TITLE

Core Temperature Changes in Service Members With and Without Amputations During the Army 10-Miler

AUTHOR(S)
Andrews, Anne M.; Wunderlich, Benjaman; Linberg, Alison
PUB. DATE
June 2011
SOURCE
Military Medicine;Jun2011, Vol. 176 Issue 6, p664
SOURCE TYPE
Academic Journal
DOC. TYPE
Article
ABSTRACT
The purpose of this case study was to assess differences in core temperature between individuals with and without amputations during a 10-mile run. Decreased body surface area and increased energy needs for ambulation may increase heat production and risk of heat injury for individuals with amputations. Two runners, 1 with and 1 without amputation, completed a 10-mile road race. Anthropometrics, body composition, and energy expenditure were collected before the run. Core temperature and activity were measured continually during the event. Maximum core temperature for the runner with amputation was 38.4°C and for the runner without amputation was 37.9°C. Despite the higher temperature, the runner with amputation completed the run at a slower pace than the one without amputation, indicating that higher core body temperatures may be achieved in individuals with amputation at similar workloads. These data suggest that future research is needed to elucidate differences in core temperature in individuals with amputations.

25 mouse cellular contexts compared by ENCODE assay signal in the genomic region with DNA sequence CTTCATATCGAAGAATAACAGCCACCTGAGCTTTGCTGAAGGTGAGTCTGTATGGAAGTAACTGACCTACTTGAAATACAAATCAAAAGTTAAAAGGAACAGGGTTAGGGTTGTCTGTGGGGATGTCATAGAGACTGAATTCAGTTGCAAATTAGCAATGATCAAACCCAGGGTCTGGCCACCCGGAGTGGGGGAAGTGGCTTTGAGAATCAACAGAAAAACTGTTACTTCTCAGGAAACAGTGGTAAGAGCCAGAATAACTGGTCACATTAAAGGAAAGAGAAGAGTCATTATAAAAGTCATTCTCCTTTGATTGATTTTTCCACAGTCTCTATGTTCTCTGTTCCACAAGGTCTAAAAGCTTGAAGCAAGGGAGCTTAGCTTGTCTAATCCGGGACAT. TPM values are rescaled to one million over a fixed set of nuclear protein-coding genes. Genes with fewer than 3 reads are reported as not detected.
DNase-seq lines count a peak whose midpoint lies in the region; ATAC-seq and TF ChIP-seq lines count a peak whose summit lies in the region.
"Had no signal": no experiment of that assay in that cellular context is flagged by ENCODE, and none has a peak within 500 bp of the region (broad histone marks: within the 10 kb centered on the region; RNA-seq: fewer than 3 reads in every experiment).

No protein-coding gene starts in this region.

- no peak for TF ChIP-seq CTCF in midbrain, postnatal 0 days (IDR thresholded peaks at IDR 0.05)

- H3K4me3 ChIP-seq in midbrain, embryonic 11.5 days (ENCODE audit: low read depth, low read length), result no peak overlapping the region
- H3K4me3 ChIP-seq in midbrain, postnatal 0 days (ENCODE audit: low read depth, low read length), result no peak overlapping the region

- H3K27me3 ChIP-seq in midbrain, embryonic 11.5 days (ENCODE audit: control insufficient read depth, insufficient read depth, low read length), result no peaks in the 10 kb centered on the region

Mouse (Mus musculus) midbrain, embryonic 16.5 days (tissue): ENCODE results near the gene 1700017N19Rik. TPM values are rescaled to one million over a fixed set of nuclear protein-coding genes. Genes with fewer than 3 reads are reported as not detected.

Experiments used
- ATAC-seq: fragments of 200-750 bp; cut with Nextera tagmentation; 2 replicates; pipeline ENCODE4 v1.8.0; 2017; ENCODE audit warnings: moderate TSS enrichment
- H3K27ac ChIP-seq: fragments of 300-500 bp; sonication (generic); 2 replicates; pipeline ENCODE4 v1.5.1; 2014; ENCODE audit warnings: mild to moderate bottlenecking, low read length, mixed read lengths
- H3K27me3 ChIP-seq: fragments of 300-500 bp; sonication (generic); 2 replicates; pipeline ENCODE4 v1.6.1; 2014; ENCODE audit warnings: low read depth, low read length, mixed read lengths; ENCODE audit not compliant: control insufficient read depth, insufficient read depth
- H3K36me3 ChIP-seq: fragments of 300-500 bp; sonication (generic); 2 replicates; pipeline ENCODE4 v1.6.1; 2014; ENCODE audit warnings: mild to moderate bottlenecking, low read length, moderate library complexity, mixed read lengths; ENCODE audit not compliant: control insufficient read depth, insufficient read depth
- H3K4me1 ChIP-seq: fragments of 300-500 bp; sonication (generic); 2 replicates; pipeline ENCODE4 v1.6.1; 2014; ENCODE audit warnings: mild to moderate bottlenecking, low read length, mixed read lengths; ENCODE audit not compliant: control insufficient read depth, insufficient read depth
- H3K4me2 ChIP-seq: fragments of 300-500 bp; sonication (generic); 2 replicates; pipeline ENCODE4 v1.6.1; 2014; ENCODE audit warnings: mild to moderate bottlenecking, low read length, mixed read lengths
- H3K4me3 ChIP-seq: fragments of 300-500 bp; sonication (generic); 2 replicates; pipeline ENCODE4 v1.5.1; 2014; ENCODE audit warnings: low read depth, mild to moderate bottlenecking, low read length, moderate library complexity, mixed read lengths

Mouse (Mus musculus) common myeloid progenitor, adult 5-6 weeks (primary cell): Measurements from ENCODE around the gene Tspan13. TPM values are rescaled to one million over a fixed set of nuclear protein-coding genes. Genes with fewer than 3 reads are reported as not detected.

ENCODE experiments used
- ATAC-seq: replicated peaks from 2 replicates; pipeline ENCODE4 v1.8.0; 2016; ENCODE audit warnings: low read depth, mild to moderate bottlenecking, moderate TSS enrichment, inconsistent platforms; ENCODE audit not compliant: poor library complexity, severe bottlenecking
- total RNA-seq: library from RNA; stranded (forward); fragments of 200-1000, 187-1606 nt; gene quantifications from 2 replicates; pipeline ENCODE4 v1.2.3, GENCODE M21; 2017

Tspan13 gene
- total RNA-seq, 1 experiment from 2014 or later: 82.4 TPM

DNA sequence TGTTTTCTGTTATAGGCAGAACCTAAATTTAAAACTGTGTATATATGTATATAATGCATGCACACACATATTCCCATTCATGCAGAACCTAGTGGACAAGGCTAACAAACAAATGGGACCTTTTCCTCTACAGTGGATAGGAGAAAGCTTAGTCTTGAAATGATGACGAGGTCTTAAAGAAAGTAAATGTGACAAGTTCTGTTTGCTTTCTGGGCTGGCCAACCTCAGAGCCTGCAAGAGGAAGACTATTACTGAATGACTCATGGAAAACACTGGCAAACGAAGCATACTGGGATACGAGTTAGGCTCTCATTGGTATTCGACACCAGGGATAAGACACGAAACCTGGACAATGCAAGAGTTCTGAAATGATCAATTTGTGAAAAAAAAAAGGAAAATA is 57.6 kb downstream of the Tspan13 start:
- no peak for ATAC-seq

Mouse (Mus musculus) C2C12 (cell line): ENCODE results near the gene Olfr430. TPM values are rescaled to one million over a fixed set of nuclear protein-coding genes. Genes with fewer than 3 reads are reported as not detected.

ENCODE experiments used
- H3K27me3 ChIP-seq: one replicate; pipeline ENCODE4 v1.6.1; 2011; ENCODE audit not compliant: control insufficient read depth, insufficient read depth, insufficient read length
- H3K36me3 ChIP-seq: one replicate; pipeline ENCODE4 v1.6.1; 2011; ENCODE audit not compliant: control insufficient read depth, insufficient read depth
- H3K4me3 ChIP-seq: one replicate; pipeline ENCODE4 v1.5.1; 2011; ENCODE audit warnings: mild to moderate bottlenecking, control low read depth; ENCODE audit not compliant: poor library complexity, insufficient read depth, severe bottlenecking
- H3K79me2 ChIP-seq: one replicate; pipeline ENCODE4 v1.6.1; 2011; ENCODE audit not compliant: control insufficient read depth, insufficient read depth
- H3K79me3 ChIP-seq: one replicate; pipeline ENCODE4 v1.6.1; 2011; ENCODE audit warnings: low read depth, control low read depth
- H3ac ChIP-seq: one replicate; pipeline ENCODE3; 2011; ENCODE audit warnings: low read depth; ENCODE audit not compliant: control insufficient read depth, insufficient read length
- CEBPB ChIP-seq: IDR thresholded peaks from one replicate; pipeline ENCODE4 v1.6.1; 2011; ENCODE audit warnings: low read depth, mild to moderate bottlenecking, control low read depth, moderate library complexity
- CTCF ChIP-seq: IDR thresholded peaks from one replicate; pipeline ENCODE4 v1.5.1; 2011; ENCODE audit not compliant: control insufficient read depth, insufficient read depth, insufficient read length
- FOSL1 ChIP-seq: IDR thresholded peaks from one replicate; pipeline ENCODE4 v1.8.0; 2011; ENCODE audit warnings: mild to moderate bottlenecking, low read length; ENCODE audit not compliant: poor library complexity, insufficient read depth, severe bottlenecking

ACCESSION #
61467641

 

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